The purpose of the study was to determine how fracture healing occurs in avian species and to document if there are any major differences between medullary and pneumatized bone repair. The avian skeleton with both types of bones in a single species affords an opportunity to evaluate the importance of hemorrhage and bone marrow in the fracture healing process. The general concept of fracture healing in humans is well documented but certain specific aspects of fracture repair remain unclear. Two of these issues are the importance of hemorrhage and the influence of bone marrow in fracture healing. Utilizing correlative studies, we wished to determine if xeroradiographic images reflected histologic changes as healing occurred and to determine if this form of radiographic imaging provides an appropriate monitoring study to assess progress of fracture repair in the clinical circumstance. Correlating the xeroradiographic images with the histologic findings evident of fracture healing was discerned before the actual callus formation occurred. Xeroradiographic imaging was quite helpful in visualizing callus formation and was found to be superior to plain radiographic studies.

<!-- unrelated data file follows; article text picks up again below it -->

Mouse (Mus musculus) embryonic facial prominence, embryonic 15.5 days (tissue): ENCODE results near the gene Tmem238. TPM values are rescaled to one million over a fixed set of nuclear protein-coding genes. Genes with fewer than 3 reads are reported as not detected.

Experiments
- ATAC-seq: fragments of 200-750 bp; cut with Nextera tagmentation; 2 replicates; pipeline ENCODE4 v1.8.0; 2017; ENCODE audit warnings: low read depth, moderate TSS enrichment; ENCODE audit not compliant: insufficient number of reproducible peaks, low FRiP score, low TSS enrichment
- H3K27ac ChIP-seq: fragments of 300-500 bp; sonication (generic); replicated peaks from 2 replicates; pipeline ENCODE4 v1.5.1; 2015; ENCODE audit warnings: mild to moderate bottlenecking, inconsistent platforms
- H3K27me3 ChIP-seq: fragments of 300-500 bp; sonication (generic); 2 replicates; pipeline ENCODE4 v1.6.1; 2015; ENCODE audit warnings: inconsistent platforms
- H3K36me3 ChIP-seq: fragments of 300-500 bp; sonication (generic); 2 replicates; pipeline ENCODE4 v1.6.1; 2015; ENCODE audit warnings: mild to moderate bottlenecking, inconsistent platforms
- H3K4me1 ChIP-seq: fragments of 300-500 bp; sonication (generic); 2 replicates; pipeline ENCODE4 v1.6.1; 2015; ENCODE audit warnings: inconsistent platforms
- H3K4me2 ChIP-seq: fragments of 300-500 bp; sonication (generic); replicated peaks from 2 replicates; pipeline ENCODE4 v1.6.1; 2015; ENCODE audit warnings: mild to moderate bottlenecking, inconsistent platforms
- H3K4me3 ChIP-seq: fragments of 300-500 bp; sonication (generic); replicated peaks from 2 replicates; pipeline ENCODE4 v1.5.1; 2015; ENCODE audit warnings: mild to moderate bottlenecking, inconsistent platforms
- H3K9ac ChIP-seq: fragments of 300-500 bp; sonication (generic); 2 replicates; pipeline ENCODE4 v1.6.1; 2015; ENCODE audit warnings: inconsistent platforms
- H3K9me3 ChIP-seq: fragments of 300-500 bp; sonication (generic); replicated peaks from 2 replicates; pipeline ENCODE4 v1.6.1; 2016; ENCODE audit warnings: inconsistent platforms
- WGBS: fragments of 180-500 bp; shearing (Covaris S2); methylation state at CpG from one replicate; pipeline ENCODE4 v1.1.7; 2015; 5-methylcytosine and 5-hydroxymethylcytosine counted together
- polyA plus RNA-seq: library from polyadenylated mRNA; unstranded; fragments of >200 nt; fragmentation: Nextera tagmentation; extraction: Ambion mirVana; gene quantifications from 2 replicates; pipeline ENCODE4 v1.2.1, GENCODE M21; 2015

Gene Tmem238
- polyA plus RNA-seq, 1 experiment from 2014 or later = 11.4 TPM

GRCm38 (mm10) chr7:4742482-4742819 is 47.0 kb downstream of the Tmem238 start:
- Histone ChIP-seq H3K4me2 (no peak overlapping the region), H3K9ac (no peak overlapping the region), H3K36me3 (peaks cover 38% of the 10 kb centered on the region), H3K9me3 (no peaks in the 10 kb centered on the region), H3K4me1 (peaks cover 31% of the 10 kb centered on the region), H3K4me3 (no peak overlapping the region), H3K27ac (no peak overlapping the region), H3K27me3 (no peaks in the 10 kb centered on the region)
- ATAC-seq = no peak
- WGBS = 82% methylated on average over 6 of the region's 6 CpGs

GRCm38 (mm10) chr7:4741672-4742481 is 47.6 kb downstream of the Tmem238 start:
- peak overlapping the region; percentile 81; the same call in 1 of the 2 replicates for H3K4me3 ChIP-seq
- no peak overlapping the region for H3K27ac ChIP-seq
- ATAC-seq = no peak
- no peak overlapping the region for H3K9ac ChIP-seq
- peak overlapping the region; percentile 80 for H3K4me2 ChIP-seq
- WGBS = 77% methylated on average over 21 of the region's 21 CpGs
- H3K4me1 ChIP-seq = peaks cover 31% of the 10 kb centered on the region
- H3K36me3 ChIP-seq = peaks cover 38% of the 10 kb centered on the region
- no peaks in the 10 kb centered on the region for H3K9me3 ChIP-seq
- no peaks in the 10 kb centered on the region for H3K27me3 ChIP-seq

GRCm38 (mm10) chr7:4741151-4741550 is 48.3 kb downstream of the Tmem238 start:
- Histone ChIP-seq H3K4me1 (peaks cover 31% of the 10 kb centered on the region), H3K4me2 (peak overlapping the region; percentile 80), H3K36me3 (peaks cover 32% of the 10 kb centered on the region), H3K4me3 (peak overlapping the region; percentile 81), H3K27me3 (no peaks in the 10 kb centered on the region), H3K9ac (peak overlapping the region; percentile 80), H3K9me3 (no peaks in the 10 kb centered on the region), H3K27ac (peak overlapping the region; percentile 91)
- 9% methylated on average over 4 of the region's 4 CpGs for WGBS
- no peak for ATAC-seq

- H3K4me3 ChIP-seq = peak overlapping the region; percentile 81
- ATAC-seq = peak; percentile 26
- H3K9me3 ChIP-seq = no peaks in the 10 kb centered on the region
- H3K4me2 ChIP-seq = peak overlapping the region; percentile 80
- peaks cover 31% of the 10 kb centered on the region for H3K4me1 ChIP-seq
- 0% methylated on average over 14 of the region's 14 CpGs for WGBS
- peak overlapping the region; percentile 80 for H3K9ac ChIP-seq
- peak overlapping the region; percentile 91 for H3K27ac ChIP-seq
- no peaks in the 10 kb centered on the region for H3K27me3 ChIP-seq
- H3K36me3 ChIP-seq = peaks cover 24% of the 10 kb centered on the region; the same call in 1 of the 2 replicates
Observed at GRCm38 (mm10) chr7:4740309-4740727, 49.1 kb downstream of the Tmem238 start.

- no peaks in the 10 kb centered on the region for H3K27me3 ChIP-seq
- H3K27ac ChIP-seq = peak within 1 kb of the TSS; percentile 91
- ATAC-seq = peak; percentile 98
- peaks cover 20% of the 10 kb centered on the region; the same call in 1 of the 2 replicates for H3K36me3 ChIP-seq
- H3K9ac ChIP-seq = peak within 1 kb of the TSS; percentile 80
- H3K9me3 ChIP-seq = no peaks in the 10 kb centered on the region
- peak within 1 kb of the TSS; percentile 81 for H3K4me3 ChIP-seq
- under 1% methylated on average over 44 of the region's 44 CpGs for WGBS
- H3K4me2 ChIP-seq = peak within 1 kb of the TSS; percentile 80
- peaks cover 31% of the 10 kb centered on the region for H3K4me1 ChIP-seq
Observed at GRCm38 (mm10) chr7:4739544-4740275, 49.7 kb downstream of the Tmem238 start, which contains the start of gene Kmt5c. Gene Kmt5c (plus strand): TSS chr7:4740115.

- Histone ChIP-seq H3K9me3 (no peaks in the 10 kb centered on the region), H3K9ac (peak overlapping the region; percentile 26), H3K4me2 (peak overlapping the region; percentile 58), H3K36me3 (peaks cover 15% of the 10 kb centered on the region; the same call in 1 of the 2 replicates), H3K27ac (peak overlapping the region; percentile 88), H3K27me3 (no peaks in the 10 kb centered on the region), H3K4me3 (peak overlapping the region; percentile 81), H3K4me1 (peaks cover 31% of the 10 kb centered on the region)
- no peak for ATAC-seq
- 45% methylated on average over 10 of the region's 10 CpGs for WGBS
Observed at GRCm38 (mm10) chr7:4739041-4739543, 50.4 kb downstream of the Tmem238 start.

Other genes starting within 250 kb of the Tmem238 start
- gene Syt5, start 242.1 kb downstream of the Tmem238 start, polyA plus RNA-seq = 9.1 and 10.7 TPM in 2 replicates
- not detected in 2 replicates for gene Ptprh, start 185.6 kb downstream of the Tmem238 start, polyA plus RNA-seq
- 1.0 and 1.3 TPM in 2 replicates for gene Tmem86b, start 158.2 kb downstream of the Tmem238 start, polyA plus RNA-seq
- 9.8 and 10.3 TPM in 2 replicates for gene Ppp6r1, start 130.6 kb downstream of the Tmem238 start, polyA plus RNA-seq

- Bone marrow
ASJC Scopus subject areas
- Radiology Nuclear Medicine and imaging